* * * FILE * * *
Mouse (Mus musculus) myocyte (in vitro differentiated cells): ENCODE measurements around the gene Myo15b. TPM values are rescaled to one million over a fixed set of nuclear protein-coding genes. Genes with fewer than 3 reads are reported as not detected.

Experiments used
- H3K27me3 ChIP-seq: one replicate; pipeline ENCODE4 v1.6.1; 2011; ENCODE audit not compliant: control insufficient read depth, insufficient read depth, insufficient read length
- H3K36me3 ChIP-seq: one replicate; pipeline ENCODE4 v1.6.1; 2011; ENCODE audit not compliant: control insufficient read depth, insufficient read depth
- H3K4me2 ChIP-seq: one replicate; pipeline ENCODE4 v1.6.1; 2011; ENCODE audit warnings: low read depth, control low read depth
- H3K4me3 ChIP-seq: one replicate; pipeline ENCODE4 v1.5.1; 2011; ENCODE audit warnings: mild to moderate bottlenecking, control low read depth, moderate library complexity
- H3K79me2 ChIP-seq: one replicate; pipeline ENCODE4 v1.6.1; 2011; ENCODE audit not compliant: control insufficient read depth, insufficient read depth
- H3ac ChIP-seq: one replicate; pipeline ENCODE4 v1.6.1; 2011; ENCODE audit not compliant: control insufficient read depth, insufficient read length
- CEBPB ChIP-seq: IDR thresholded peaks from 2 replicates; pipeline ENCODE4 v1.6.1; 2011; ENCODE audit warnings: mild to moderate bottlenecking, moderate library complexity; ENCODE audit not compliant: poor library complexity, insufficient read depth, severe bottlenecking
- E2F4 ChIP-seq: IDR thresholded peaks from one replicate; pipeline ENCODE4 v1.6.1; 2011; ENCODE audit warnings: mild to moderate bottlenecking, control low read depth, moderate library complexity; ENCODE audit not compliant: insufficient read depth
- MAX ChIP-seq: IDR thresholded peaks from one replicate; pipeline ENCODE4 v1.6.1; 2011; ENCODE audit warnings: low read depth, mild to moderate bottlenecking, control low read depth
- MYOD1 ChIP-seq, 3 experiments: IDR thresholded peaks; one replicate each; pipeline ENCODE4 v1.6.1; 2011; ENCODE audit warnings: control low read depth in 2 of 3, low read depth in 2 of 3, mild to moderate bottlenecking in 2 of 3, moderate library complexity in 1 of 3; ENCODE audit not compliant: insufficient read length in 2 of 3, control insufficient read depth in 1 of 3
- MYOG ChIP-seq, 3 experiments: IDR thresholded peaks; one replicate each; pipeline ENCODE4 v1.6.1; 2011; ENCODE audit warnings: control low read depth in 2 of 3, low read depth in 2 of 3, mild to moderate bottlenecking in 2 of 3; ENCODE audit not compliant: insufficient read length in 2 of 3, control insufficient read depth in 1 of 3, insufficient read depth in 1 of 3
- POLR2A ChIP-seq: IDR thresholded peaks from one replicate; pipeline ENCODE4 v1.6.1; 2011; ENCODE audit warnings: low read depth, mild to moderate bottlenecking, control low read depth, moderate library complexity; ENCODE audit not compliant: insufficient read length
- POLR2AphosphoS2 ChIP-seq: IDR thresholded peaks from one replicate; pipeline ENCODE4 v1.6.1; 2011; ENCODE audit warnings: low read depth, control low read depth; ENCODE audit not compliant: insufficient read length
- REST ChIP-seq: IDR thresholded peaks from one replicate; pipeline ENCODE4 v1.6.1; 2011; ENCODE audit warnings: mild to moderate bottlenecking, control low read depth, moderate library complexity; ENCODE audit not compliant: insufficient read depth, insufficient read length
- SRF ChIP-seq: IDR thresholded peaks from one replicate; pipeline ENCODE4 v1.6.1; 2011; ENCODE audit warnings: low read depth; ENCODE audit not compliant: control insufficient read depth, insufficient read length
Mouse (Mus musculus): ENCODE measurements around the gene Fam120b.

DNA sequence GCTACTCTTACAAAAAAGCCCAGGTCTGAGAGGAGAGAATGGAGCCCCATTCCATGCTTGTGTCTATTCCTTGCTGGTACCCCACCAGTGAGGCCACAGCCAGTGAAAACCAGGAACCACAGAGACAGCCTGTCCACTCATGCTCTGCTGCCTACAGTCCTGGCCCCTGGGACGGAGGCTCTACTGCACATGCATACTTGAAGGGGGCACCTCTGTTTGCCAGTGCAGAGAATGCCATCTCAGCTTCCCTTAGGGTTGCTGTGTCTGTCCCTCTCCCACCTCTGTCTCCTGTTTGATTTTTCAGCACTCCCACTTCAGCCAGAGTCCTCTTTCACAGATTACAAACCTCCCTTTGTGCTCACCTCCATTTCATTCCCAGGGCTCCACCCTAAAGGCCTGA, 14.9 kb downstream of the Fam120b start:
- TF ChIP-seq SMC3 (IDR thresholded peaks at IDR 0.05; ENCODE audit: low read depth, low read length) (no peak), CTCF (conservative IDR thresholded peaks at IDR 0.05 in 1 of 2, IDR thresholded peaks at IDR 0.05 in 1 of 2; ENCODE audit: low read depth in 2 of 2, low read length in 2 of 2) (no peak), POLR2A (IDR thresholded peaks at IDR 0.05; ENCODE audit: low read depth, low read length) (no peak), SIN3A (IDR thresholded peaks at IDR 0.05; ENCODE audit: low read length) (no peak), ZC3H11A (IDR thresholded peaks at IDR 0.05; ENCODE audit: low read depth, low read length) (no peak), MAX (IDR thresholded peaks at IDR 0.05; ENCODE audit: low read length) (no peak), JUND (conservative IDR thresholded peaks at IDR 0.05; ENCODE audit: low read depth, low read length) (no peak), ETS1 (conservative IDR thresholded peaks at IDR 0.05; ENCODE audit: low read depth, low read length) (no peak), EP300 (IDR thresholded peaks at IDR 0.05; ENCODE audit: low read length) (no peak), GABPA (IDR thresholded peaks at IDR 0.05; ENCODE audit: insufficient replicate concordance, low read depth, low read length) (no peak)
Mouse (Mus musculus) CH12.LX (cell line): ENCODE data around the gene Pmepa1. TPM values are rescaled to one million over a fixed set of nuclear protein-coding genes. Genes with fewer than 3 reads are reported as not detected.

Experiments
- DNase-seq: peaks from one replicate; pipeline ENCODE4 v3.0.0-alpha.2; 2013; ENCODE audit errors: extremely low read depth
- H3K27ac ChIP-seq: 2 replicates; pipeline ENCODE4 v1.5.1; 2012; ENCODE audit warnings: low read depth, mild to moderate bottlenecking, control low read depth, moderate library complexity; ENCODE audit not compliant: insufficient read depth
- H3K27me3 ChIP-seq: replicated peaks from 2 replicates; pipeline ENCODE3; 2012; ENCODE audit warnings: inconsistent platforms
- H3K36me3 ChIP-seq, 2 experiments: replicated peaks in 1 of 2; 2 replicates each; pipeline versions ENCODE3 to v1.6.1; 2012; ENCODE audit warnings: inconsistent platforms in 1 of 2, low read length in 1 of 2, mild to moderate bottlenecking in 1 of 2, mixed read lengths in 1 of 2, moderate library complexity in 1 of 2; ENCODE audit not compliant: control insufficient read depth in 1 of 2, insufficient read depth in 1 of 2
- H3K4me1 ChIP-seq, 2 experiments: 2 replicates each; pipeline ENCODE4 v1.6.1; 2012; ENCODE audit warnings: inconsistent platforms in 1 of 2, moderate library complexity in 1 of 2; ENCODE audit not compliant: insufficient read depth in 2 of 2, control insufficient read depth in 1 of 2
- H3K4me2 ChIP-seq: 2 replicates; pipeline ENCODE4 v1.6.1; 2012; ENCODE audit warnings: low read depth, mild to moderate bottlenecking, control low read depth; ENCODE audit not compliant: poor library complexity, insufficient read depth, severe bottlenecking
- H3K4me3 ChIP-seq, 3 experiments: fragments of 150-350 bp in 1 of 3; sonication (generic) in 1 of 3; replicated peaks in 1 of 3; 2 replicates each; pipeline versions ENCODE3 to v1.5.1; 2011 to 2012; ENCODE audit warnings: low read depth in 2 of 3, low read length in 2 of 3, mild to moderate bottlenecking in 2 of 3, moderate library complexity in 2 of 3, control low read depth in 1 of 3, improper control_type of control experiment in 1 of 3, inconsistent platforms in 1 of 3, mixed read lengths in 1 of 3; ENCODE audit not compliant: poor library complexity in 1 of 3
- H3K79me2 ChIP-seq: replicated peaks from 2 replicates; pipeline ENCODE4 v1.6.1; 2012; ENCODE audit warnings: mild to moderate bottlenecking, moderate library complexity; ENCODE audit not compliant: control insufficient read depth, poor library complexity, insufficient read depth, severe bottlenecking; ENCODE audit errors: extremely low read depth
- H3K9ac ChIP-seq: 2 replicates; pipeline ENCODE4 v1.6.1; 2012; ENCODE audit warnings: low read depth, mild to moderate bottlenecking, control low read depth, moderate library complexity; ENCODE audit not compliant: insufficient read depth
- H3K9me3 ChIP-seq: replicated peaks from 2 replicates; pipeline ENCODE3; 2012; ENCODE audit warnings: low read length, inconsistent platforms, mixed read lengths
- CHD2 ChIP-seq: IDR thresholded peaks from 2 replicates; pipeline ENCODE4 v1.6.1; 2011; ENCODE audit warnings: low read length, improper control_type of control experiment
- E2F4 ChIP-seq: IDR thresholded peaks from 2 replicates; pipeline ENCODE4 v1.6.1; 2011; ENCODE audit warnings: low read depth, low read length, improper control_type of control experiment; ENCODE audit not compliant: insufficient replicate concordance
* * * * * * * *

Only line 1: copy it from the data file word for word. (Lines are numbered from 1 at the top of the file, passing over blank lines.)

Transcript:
Mouse (Mus musculus) myocyte (in vitro differentiated cells): ENCODE measurements around the gene Myo15b. TPM values are rescaled to one million over a fixed set of nuclear protein-coding genes. Genes with fewer than 3 reads are reported as not detected.